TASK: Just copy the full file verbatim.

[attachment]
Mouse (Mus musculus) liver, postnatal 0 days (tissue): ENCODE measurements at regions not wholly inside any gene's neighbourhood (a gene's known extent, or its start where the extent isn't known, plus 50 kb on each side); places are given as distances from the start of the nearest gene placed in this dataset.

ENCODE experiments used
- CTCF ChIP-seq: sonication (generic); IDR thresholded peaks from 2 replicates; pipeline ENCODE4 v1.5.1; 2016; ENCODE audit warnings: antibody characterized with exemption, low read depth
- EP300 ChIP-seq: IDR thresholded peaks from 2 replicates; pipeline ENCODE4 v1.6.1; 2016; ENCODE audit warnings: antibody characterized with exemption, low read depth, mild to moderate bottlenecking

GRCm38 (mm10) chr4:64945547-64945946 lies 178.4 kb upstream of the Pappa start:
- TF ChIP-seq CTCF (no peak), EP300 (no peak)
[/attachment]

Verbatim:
Mouse (Mus musculus) liver, postnatal 0 days (tissue): ENCODE measurements at regions not wholly inside any gene's neighbourhood (a gene's known extent, or its start where the extent isn't known, plus 50 kb on each side); places are given as distances from the start of the nearest gene placed in this dataset.

ENCODE experiments used
- CTCF ChIP-seq: sonication (generic); IDR thresholded peaks from 2 replicates; pipeline ENCODE4 v1.5.1; 2016; ENCODE audit warnings: antibody characterized with exemption, low read depth
- EP300 ChIP-seq: IDR thresholded peaks from 2 replicates; pipeline ENCODE4 v1.6.1; 2016; ENCODE audit warnings: antibody characterized with exemption, low read depth, mild to moderate bottlenecking

GRCm38 (mm10) chr4:64945547-64945946 lies 178.4 kb upstream of the Pappa start:
- TF ChIP-seq CTCF (no peak), EP300 (no peak)